Gender Equality Mainstreaming Digest – December 2018 Issue
Here are the highlights of this month’s Gender Equality Mainstreaming Digest! Click HERE for the full version.
Opportunities and Upcoming Events:
The 5th Global Science Conference on Climate Smart Agriculture 2019 – Abstracts will be accepted until February 28th, 2019. Conference dates and location: 8-10 October 2019 | Bali, Indonesia.
For a transformation to succeed, creativity, disruption and change are required. We invite stakeholders, entrepreneurs and game changers from all sectors to join us in taking action. The conference will aim to achieve the following objectives:
• To mobilize the knowledge needed for food systems transformation under climate change.
• To catalyze the partnerships needed for transformation, bringing together all key stakeholders, from scientists, policy makers, investors and farmers.
The overarching theme of the 5th conference, ‘Transforming food systems under a changing climate’, takes cognizance of the need for transformation and aims to build the knowledge base needed to support the transformation required. The conference will focus on 6 interlinked sub-themes, which are the key elements of agricultural transformation.
This includes sub-theme #6: Gender equality, capacity and enabling policy and institutions. This sub-theme recognizes the central and complementary role that gender equality, capacity, enabling policies and institutions play to support transformation. The focus will be on innovative approaches to capacity enhancement, policy design and implementation, land governance and reforms, and trade rules.
10th Advancing Women in Agriculture – West Conference – Calgary, March 11 and 12, 2019
AWC is created for every woman who is passionate about agriculture and food, whether you are a university or college student studying agriculture, producer, rancher, entrepreneur, representative of a grower association or corporate agribusiness. AWC is for women who want to enhance their family life, community, career, and industry.
This Month’s News:
Making Agriculture Cool; Agribusiness TV – WAGENINGEN, The Netherlands, Nov 8 2018 (IPS) – At every conference she has attended on the youth, Nawsheen Hosenally has been frustrated to hear that agriculture is not ‘cool’. The 29-year-old graduate in agricultural extension and information systems knew she wanted to do something to redeem the image of agriculture among young people.
So the Mauritian and her Burkanibe, journalist husband decided to co-founded Agribusiness TV. Content for the channel is viewed through the website where short video stories about successful youth entrepreneurs who have careers in agriculture are uploaded.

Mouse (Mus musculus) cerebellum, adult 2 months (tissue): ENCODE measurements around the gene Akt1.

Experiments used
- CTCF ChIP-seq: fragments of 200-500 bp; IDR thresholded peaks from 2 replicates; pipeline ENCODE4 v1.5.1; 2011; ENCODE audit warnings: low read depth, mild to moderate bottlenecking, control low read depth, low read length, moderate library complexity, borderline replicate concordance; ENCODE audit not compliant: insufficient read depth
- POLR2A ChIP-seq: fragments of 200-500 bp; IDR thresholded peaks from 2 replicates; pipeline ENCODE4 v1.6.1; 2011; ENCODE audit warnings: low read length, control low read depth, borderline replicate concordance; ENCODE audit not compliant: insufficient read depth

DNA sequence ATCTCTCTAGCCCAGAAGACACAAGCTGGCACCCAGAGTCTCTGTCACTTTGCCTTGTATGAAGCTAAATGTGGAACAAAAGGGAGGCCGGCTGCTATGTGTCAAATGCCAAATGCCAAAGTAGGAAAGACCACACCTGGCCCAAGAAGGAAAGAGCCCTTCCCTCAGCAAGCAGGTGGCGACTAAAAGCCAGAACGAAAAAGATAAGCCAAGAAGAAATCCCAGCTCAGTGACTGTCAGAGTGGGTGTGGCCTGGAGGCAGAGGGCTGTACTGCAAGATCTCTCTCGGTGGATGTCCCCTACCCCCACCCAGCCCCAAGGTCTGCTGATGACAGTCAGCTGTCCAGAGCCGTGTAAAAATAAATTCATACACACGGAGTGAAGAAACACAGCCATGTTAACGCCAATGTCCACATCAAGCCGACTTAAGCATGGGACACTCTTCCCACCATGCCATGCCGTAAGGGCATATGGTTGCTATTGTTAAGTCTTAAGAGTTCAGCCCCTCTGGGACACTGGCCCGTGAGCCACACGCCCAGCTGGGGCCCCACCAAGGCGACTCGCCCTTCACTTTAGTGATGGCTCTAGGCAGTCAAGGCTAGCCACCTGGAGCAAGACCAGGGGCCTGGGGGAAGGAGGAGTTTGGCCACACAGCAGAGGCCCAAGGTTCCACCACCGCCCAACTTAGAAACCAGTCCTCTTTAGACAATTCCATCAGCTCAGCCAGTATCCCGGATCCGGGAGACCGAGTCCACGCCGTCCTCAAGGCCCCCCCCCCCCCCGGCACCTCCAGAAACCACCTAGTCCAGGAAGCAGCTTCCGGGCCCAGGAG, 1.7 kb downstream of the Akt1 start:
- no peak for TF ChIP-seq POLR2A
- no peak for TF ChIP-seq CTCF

With a little help from their mobile phones, apps, YouTube and Facebook, young entrepreneurs like Hosenally are changing the face of farming across Africa. Despite having 60 percent of the world’s arable and uncultivated land, the African continent is battling to eliminate hunger and poverty as the majority of its smallholder farmers are getting older and realising lower crop yields than before.
The digitalisation of agriculture offers young entrepreneurs the opportunity to create disruptive business models that accelerate modernisation of the sector.
Trade 2030: Questions on gender and technology – The recent public forum of the World Trade Organisation (WTO) in October 2018 with the theme Trade 2030 addressed the issues of sustainable trade, technology-enabled trade, and a more inclusive trading system.
The inclusion of civic voices in the forum was important. Coalitions and organisations such as Third World Network, Our World is Not for Sale, Women at the Table and Consumer Unity and Trust Society International curated and facilitated important sessions debating the intersection and implications of trade justice (or lack thereof) on: human rights gender, agriculture, food security, and climate justice, among others.
Two issues that stood out for Deputy Director-General Myn Garcia were ‘gender-responsive trade policies’ and the notion of technology as an enabler of trade.
Youth Create Businesses that Are Geared to Protecting the Environment – SEOUL, Nov 27 2018 (IPS) – An organic pesticide safe for farmers and the environment, and carbonised fuel briquettes made from agricultural waste materials and organic waste are all business ideas that promote a green economy.
The entrepreneurs who started these businesses are among the winners of this year’s ‘Greenprenuers’ Programme, which is designed by the Global Green Growth Institute (GGGI) to supercharge green growth start-ups. It was run with GGGI, Youth Climate Labs and Student Energy (SE).